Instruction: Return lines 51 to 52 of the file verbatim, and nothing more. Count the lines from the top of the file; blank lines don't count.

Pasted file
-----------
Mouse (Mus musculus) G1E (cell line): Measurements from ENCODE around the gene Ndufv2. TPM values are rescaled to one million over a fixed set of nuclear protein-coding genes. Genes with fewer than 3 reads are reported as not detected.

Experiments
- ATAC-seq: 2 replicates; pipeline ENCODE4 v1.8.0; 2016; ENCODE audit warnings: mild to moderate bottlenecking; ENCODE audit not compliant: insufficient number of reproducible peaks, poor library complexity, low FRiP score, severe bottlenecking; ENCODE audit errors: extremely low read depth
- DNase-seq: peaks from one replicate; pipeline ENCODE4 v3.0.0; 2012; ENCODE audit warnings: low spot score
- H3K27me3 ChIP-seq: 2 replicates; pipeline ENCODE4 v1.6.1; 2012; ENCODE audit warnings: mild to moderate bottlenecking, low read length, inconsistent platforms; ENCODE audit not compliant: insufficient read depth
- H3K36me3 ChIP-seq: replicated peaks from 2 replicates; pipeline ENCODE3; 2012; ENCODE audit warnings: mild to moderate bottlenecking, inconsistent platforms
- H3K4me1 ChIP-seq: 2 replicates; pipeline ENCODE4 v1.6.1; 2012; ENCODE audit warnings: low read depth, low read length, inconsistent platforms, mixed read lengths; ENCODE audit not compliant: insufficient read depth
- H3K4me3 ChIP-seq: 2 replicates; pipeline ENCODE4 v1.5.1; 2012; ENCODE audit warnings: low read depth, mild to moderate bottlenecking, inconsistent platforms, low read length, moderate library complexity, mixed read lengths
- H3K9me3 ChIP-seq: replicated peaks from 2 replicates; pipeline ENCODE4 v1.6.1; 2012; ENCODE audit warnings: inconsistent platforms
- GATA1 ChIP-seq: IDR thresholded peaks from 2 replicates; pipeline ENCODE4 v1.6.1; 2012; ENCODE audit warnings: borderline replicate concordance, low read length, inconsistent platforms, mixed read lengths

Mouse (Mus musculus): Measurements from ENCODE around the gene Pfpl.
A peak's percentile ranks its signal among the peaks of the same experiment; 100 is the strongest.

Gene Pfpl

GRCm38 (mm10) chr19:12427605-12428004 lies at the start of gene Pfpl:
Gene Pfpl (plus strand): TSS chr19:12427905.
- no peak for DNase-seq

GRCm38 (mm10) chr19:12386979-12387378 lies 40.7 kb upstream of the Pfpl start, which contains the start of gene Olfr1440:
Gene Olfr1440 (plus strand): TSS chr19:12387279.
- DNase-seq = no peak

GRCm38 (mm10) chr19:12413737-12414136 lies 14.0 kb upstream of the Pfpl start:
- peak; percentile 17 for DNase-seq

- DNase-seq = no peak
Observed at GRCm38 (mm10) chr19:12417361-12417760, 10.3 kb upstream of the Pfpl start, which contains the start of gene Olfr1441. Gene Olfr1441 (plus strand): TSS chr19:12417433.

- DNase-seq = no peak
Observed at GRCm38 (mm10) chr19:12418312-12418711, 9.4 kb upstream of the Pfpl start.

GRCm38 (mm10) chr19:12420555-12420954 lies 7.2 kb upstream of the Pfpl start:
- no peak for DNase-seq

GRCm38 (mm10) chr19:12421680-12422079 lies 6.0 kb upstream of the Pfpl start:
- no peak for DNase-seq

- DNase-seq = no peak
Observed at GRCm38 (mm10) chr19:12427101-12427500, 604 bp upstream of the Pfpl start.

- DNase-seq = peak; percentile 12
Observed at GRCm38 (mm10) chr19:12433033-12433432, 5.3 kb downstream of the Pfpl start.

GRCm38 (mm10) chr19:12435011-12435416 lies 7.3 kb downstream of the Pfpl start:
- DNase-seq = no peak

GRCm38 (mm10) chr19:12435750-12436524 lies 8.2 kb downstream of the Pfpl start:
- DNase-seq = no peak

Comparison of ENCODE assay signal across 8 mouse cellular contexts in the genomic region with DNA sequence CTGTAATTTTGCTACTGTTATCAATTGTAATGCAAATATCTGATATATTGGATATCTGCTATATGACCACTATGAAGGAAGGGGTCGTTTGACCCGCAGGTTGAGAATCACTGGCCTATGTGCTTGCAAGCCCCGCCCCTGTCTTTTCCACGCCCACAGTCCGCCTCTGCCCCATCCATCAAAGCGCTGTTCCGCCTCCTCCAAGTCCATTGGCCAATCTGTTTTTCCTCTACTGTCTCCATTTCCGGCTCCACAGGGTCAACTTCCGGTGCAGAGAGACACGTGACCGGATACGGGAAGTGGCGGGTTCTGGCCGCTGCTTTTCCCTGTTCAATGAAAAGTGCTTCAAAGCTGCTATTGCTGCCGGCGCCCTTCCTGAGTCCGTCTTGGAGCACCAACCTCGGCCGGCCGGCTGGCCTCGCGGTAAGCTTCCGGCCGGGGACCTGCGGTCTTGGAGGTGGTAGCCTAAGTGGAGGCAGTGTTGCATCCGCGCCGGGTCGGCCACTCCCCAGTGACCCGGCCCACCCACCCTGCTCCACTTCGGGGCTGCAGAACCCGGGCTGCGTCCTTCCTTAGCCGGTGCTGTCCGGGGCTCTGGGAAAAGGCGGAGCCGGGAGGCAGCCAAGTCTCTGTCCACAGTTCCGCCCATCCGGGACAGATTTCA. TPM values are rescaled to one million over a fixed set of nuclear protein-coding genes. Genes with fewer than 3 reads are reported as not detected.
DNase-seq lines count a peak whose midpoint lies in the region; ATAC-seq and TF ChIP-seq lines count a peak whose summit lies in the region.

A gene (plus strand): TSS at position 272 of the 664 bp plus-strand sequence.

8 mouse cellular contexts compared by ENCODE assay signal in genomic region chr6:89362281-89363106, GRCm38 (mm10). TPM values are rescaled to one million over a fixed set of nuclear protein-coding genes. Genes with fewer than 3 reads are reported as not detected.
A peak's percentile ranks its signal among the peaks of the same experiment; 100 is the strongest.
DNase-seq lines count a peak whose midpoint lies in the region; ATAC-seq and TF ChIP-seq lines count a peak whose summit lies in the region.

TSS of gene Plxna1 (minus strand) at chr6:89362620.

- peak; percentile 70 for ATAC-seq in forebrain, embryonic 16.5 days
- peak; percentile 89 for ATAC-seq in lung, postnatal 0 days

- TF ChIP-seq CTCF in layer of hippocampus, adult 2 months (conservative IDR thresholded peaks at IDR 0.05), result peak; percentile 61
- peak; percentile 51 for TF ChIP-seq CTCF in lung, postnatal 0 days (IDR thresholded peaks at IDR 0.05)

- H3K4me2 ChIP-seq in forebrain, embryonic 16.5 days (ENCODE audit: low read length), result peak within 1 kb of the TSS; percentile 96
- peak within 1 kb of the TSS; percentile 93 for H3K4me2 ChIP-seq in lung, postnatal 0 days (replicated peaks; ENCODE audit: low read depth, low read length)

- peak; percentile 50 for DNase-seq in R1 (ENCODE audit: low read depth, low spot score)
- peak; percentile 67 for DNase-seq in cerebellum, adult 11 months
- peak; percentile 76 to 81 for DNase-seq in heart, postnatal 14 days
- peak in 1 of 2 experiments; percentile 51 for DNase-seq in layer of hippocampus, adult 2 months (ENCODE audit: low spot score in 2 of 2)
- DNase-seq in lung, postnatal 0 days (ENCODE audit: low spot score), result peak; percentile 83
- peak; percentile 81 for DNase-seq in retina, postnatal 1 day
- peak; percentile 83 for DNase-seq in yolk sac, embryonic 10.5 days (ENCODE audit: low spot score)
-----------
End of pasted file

- peak; percentile 50 for DNase-seq in R1 (ENCODE audit: low read depth, low spot score)
- peak; percentile 67 for DNase-seq in cerebellum, adult 11 months